Viture One glasses now support Vision Pro-like multiple Mac monitors in VR [Video]

One of Vision Pro’s most exciting capabilities, to me personally, is the ability to display multiple Mac monitors in virtual form. Viture One XR glasses have now gained that same capability.

When I first tested the glasses, I noted that while they could act as a Mac monitor, they were limited to a single monitor – this this has now changed …

Vision Pro versus Viture One XR

As I outlined previously, the two devices are very different beasts. Vision Pro is a spatial computer, capable of running its own apps; Viture is an external monitor in glasses format. Vision Pro has a resolution of more than 4K per eye, and a wide field of view; Viture is 1080p per eye, and a much narrower FOV.

On the other hand, Vision Pro costs upwards of $3,500, while Viture comes in at $439 – and still manages to (now) tick five of the same boxes:

  • Viewing movies
  • Playing games
  • Viewing 3D video
  • Viewing Spatial Video
  • Using multiple Mac monitors in virtual form

It’s also massively lighter and more comfortable, and is powered by the connected device (iPhone or Mac), so has much longer effective battery life.

Multiple Mac monitors

Creating virtualized multiple Mac monitors on Viture requires running a Mac app called SpaceWalker. This is effectively just a utility for launching and managing the monitors.

You can choose between a variety of layouts – single screen, dual screen, ultrawide screen, and Horizon mode. The latter allows three side-by-side monitors (or you can stack them vertically, if you prefer).

This would, in principle, allow me to replicate the three-screen mobile office setup I use when working away from home. That relies on three physical screens: my 16-inch MacBook Pro, an external 15-inch portable monitor, and my 12.9-inch iPad.

The physical setup works well, but has a couple of drawbacks. First, the external monitor is an extra device to carry – and a fragile one, which is always something of a concern when travelling. Additionally, when I’m sharing a holiday apartment, I need to set it up and put it away each day to avoid permanently commandeering a dining table.

In theory, a three-monitor setup in my Viture glasses would give me the same screen layout using nothing more than my Mac and the glasses.

This is something my Meta Quest can do too, but that’s just too uncomfortable to use for work.

The good news

Setup is very easy. Open the SpaceWalker app on the Mac, connect the glasses, select the Horizon view – then open your apps and assign them to the virtual monitors as desired.

Switching view is as easy as turning your head to the left or right. You can also zoom in and out, using key combinations.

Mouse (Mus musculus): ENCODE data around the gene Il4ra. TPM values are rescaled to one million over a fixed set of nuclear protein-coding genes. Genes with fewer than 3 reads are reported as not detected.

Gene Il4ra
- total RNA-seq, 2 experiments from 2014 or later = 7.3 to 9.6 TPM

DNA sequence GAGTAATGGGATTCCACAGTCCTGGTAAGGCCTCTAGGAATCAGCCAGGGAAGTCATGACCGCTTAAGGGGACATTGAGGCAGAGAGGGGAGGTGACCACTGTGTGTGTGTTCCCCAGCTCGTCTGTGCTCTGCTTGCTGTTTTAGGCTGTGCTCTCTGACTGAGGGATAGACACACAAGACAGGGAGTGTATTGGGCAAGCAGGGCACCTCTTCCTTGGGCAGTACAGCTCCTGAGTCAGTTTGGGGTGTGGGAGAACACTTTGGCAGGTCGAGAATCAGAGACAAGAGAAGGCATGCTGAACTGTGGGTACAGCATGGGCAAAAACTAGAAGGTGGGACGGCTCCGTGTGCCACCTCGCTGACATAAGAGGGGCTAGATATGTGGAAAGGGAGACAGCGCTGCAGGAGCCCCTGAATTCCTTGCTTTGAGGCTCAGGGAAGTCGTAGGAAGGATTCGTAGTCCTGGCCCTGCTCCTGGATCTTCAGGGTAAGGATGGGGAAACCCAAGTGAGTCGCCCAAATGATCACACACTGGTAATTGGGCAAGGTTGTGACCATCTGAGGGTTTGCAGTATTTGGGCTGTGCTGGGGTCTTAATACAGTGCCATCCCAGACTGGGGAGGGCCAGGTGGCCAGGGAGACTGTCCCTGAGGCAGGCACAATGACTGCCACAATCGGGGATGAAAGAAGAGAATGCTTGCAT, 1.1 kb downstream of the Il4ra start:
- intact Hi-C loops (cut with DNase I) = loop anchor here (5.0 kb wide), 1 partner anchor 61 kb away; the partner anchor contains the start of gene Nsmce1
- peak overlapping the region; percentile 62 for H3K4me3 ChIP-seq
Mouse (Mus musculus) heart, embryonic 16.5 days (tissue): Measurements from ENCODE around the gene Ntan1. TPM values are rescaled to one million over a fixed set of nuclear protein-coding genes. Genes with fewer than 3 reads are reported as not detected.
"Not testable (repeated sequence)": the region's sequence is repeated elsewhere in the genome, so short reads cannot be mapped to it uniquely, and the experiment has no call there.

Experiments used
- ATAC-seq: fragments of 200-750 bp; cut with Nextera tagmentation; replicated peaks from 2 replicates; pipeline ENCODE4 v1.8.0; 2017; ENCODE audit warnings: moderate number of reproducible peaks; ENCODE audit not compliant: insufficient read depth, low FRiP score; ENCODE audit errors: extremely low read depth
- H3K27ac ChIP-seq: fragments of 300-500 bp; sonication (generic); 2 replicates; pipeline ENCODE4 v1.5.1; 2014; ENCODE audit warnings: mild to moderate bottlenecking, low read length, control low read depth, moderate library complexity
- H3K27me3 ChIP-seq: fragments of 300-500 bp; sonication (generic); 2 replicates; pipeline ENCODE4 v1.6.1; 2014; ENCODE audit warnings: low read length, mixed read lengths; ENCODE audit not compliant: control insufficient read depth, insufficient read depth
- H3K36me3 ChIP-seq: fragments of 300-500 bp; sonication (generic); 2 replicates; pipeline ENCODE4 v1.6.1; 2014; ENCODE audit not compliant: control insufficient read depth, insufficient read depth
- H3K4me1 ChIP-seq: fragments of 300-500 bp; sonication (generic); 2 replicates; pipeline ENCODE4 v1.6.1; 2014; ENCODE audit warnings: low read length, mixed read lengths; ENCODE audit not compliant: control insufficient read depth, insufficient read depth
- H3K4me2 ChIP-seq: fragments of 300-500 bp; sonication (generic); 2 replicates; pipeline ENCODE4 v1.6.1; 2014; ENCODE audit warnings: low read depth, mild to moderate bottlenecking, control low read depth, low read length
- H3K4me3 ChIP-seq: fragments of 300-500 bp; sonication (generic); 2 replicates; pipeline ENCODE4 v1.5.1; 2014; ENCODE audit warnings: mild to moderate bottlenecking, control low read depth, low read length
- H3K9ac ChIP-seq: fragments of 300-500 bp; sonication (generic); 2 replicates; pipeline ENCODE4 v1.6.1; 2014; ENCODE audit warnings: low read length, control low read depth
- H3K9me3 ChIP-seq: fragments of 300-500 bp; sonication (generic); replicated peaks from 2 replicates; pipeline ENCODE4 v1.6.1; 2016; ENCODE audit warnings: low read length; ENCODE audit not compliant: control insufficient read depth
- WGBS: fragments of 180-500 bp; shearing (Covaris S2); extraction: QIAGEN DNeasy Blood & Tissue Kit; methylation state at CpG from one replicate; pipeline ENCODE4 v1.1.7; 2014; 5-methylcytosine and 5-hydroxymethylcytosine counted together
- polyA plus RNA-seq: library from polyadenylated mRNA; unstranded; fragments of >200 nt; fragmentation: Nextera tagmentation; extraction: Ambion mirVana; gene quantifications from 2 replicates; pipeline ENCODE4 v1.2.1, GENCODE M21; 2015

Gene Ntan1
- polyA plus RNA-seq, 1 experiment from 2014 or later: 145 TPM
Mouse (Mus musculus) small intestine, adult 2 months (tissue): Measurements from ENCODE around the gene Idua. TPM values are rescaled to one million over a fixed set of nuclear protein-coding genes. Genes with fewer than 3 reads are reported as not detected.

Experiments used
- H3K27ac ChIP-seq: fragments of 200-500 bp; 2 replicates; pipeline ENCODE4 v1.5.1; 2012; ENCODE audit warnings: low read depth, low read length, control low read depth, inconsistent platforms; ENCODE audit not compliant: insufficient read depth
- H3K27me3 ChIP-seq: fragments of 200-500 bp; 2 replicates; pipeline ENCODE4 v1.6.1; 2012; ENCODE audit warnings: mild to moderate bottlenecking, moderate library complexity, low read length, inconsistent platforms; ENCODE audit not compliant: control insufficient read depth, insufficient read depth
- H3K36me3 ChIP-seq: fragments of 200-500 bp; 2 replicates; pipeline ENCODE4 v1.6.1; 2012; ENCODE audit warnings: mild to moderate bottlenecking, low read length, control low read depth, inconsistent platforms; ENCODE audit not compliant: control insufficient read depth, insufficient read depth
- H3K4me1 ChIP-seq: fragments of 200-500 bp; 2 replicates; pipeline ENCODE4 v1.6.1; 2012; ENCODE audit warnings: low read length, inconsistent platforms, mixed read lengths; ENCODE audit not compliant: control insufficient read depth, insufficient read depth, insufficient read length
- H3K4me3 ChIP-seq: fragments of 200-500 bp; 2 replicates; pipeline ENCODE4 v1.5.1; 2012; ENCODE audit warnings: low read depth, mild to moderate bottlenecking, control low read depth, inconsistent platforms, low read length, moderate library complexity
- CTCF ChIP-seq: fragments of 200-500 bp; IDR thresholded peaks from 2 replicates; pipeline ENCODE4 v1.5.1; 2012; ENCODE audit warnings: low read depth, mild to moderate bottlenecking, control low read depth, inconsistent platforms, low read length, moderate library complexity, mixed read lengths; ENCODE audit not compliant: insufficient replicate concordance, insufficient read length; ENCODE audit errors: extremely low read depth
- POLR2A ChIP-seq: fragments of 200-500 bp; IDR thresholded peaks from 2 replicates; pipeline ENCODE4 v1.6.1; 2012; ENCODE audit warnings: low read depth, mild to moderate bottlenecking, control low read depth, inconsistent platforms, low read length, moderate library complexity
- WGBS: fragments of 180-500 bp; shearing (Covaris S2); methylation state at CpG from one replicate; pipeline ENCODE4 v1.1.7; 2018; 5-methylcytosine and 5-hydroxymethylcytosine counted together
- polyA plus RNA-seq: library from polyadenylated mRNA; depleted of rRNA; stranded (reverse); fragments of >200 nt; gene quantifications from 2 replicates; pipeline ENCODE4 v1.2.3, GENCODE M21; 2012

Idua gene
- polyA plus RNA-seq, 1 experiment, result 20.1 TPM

As a bonus, the MacBook screen remains blank by default, so you could even use the glasses to have a three-screen setup on a train or plane, without anyone being able to see your work.

Everything can still be controlled using the MacBook keyboard and trackpad, so it doesn’t require any additional hardware – though using a Magic Keyboard and Magic Trackpad while leaving the Mac off to one side would make for a neater setup.

The bad news

This is a first-gen feature, and the biggest issue I’ve found is that the positions of the monitors wander a little. Not apart from each other – they remain side by side – but within your field of view.

There’s a single keyboard shortcut for re-centering them, so just look forward, hit Shift-Option-CMD-R, and everything neatly centers itself. However, it does become a pain when you need to do this very frequently. I’d expect this to be improved in future software updates.

The other bad news for me personally – and maybe for some of you – is that while I can use the built-in diopter adjustment to use the glasses without contact lenses, my short-sightedness means I can’t quite properly see the physical keyboard of my Mac. (This is visible beneath the displays of the glasses when looking down.)

If I wear contact lenses, then the opposite problem arises: my long-sightedness means that the screen isn’t 100% clear! The joys of getting old …

Enough to intrigue me; not yet to convince

So far, then, I’ve been able to play with the system – including writing part of this piece on it, relying on what passes for my touch-typing – but not really get a full sense of how realistic it would be to use it as a serious mobile office setup.

However, I’m intrigued enough to want to find out!

My plan is to get some contact lenses with the same prescription as my reading glasses, which are designed for near vision at the expense of far. That would, I think, allow me to see both virtual displays and keyboard clearly. If that solves my vision problem, I can then give the setup a full-on test.

Video capture from the glasses is currently pretty tricky, so this is just a very rough look at the main options – and a demo of the zoom feature – created by the company. (I’m hoping they will offer an easier way to capture video in a future update.)

We will be happy to hear your thoughts

Leave a reply

Massive Retail
Compare items
  • Total (0)